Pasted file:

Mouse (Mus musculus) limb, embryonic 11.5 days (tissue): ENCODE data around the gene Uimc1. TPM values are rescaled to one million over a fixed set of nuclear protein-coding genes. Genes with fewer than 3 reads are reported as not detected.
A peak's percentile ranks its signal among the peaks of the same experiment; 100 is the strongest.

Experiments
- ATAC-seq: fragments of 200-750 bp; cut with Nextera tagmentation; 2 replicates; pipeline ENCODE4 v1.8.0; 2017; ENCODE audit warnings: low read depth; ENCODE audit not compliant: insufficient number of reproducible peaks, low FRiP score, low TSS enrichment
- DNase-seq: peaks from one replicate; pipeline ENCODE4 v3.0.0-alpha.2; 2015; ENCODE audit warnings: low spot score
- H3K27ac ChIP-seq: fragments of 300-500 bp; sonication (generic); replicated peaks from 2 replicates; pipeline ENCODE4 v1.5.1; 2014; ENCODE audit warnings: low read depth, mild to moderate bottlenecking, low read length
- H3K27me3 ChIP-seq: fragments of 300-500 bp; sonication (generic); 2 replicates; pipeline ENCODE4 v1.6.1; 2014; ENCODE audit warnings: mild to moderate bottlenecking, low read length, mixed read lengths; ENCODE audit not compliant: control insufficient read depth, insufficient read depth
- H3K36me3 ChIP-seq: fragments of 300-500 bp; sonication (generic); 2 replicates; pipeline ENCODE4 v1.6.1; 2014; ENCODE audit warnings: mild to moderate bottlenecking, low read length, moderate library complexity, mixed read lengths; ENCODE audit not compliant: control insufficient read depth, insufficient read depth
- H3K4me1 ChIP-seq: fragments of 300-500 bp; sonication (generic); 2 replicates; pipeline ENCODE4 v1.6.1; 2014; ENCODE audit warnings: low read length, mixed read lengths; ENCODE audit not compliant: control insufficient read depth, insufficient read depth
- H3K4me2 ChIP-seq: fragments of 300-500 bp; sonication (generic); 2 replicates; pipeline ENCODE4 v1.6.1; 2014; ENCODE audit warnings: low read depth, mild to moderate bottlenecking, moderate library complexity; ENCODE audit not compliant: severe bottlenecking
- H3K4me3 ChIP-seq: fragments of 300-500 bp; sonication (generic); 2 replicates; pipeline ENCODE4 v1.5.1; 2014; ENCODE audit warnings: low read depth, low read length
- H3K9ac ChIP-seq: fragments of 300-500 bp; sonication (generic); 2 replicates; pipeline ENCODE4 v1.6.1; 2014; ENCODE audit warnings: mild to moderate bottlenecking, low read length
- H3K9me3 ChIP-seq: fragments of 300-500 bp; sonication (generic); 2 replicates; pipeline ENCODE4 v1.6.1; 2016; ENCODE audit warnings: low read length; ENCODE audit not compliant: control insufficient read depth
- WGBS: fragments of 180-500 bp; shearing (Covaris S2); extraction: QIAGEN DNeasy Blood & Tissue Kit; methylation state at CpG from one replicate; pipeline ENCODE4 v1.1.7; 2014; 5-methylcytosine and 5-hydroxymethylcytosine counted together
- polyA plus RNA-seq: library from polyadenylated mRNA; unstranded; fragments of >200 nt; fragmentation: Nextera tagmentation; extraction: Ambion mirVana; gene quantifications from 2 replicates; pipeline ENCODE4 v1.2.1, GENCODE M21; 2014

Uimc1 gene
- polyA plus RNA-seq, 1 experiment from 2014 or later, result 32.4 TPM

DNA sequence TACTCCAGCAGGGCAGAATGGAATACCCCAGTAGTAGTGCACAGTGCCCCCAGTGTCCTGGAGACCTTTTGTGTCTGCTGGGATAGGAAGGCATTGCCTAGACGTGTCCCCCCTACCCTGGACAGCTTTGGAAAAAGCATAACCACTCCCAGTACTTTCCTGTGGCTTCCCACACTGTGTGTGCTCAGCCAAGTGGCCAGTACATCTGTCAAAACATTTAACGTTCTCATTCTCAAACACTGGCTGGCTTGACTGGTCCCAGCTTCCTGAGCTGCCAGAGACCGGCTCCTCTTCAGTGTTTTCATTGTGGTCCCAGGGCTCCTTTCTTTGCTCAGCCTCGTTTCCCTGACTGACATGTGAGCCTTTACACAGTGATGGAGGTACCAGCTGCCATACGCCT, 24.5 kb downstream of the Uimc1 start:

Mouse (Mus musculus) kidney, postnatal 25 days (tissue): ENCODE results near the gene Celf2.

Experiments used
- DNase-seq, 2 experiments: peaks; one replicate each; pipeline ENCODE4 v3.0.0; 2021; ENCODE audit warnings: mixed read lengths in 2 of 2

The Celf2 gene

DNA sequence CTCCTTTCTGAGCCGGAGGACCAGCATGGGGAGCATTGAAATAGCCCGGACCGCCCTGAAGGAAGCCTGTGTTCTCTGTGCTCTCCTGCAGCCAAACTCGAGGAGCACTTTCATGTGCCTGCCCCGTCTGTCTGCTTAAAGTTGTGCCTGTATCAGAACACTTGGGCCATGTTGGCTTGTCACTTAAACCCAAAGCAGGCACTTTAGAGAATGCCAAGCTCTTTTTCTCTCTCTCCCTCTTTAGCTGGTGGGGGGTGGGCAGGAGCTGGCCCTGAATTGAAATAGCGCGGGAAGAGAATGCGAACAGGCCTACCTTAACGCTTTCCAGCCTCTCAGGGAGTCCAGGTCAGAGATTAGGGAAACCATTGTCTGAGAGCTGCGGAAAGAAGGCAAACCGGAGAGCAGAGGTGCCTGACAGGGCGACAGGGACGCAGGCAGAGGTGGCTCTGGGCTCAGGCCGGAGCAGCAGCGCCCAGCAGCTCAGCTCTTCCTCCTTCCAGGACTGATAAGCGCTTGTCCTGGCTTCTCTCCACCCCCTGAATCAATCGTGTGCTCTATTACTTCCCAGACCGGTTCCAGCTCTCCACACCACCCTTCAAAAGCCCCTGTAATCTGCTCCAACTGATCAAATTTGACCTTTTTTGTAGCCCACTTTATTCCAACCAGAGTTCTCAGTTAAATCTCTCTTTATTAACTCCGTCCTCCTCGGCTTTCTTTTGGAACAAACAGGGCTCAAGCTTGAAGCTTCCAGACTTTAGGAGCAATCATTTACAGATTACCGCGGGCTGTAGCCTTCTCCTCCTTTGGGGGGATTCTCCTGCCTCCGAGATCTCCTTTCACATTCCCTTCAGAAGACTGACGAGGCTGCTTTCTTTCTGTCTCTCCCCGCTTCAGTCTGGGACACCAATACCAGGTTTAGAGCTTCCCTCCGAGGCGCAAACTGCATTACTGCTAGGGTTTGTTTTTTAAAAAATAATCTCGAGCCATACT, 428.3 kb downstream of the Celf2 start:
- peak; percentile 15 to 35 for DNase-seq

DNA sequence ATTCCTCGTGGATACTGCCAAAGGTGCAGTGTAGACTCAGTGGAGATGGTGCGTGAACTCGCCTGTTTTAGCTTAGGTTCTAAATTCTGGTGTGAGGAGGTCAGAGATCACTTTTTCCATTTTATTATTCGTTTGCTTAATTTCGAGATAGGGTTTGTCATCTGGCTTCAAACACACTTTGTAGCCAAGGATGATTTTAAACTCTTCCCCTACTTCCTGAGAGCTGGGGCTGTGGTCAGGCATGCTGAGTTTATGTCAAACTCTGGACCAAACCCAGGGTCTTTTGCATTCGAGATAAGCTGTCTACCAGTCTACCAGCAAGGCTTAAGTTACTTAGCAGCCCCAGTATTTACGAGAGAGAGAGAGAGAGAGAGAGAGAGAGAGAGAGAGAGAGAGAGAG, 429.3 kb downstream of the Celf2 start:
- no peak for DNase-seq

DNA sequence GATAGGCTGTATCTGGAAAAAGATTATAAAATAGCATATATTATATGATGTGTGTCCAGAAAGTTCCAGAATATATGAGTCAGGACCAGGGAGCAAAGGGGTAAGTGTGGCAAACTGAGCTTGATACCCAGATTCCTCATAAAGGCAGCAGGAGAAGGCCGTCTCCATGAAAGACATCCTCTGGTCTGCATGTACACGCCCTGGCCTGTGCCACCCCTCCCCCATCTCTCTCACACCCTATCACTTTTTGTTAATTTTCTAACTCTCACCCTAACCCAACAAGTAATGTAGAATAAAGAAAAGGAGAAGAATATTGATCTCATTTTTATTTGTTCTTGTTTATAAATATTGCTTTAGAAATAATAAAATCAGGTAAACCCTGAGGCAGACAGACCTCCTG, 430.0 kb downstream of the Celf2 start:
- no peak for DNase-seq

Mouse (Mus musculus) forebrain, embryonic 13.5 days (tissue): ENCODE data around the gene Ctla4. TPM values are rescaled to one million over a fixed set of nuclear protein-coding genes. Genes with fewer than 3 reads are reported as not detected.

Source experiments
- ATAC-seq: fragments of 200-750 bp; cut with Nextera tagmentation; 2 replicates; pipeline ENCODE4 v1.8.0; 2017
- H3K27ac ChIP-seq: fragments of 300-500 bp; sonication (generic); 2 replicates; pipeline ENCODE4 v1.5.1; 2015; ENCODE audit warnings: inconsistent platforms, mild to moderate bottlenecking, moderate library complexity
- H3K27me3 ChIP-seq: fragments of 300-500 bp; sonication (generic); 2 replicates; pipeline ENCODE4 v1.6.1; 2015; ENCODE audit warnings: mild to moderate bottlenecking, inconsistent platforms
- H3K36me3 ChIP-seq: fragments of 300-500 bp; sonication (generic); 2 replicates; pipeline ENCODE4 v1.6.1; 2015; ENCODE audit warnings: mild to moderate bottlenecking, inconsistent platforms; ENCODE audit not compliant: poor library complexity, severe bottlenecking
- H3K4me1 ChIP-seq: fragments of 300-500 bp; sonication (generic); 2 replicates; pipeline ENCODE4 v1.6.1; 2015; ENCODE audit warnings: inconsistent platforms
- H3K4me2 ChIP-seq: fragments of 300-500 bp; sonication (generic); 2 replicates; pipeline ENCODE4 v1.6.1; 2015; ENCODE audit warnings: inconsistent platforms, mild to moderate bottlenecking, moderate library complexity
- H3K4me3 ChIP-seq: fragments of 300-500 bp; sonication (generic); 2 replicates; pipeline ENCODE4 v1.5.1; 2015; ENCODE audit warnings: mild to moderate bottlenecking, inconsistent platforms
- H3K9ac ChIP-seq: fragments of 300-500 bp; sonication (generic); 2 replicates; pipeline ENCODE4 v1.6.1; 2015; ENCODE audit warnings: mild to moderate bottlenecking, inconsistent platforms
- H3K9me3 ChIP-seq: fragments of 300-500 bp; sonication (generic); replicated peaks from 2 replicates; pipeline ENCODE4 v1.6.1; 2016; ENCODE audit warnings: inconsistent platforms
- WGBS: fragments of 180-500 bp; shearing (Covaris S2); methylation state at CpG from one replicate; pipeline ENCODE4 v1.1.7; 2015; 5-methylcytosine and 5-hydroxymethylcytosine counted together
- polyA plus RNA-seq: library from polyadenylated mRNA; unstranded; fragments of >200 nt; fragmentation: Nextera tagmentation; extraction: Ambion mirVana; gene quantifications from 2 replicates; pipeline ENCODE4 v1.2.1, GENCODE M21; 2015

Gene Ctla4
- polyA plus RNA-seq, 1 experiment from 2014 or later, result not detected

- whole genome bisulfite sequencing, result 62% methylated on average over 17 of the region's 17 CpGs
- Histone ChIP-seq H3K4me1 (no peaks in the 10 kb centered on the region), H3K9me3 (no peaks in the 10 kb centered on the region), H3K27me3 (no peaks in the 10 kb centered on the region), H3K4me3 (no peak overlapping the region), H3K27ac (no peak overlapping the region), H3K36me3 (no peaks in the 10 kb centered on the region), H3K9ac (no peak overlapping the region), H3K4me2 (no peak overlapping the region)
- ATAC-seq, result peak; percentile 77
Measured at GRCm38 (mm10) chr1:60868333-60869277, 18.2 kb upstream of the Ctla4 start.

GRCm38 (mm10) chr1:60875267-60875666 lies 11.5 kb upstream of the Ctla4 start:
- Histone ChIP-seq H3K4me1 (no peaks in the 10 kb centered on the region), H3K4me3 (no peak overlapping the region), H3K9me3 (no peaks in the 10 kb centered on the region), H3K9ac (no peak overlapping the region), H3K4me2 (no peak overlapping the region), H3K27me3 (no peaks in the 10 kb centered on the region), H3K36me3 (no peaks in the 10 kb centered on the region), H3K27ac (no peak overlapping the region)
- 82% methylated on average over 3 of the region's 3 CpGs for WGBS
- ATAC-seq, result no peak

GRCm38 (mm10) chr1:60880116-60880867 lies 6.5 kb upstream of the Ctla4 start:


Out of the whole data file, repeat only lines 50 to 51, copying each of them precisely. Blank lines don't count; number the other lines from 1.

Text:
- 82% methylated on average over 3 of the region's 3 CpGs for WGBS
- ATAC-seq, result no peak